The largest factor driving the volatility of solar stocks recently has been the uncertainty surrounding European solar subsidy cuts. favourable policies in countries like Germany and Spain drive the revenues of many companies like First Solar (FSLR). While Germany appears to be putting together a solar policy that won’t sink solar stocks, subsidy risk in Spain is still very high.
If you need more evidence of the boon these subsidies are to solar companies, just look to General Motors’ (GM) new rooftop array, put together with help from Energy Conversion Devices (ENER) (NYT):
A Michigan company, Energy Conversion Devices, plans to announce Tuesday that it is providing the solar electric system for what it says will be the world’s largest rooftop array, on a General Motors assembly plant in Zaragoza, Spain. The project will be 12 megawatts, a huge number in a field where most arrays are measured in kilowatts, units 1,000 times smaller….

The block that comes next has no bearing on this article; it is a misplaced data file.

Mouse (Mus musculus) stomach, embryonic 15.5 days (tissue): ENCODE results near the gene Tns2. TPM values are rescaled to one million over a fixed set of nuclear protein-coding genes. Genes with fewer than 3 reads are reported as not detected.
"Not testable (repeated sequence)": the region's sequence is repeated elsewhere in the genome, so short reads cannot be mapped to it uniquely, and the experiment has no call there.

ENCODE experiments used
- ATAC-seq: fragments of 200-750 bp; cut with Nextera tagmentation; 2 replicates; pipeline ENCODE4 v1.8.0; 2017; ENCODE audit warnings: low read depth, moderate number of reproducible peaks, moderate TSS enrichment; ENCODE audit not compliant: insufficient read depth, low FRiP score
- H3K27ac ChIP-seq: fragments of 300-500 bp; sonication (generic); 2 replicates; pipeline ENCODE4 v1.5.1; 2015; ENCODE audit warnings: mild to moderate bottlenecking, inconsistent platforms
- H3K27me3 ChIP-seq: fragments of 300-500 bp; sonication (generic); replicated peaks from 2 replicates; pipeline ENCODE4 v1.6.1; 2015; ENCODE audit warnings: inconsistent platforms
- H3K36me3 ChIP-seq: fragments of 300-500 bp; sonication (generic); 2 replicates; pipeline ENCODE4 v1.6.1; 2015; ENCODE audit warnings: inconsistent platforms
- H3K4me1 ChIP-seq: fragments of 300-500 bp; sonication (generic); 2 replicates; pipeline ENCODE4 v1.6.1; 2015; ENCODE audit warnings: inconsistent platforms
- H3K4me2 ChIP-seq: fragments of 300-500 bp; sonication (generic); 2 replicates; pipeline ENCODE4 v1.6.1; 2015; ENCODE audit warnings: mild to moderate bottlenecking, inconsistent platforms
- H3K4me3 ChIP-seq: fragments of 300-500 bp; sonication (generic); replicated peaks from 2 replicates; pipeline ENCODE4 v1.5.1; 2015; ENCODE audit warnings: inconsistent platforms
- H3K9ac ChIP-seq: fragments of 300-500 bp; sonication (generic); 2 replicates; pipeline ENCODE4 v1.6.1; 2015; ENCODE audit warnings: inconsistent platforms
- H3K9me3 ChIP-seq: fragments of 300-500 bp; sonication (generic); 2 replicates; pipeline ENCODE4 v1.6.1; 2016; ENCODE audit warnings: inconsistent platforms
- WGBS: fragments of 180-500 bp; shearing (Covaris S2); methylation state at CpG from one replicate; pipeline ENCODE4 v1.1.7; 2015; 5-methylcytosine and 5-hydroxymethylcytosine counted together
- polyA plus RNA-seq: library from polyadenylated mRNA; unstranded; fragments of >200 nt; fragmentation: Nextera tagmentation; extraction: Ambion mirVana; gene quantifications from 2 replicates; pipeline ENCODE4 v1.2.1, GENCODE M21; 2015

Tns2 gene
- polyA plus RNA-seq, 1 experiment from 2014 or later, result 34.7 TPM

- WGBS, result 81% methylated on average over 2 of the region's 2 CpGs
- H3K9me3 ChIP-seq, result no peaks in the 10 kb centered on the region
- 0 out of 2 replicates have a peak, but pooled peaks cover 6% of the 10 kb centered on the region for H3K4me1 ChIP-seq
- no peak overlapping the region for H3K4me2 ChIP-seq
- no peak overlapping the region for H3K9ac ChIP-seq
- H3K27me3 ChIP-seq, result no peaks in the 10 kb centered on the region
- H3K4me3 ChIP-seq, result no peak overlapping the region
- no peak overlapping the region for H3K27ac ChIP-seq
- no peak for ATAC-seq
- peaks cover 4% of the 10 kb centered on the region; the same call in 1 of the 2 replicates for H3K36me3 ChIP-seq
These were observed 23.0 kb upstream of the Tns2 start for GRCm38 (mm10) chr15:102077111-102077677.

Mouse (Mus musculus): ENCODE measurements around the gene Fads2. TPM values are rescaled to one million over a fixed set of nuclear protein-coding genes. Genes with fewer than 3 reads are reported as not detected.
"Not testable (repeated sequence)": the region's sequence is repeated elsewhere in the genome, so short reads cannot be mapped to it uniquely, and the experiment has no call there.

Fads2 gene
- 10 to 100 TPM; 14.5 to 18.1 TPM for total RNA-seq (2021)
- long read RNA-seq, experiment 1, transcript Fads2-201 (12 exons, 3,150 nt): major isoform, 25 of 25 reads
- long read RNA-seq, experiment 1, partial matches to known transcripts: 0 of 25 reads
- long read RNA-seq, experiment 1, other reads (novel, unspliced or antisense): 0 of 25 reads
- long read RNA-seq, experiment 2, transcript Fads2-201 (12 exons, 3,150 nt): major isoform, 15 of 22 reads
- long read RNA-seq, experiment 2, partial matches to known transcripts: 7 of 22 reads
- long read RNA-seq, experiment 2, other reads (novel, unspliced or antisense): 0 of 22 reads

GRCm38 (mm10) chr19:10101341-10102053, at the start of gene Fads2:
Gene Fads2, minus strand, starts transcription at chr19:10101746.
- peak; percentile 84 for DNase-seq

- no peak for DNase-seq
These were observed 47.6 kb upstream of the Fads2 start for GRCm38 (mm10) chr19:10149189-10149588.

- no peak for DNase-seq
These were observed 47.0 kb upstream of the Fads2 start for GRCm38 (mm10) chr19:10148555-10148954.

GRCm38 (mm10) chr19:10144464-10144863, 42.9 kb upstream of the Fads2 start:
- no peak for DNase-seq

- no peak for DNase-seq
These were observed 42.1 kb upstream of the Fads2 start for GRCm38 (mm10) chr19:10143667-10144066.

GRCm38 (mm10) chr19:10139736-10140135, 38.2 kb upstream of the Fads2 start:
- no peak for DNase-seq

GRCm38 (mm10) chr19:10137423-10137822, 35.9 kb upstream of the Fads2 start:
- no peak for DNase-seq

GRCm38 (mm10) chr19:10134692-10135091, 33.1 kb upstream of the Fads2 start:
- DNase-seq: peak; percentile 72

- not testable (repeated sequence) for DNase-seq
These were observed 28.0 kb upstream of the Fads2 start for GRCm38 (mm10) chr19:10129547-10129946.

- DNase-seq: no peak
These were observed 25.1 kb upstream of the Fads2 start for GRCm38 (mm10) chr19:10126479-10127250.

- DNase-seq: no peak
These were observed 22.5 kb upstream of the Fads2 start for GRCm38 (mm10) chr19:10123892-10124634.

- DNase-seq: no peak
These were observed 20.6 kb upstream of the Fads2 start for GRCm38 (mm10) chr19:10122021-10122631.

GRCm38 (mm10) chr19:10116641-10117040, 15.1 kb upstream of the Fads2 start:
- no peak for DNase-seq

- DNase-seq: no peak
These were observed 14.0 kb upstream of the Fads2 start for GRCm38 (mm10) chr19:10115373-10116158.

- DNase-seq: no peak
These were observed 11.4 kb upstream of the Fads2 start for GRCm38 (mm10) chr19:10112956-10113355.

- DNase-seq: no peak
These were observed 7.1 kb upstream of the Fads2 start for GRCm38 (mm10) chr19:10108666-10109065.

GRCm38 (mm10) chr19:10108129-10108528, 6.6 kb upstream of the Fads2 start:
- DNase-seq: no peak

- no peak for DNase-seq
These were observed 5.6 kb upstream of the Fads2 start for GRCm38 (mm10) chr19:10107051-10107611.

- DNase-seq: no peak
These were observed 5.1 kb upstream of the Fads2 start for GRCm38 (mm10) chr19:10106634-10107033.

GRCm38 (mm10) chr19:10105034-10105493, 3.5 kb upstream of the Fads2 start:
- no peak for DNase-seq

Spain has become a centre of solar installations because it offers generous subsidies, 0.42 euro a kilowatt-hour (66 cents). That is about five times the average cost of a kilowatt hour to residential customers in the United States. The Spanish government is considering a reduction in the subsidy for installations after September…
According to the Solar Energy Industries Association, a trade group based in Washington, the largest installation planned in the United States… [is] about one-fifth the size of the installation to be completed in Spain.
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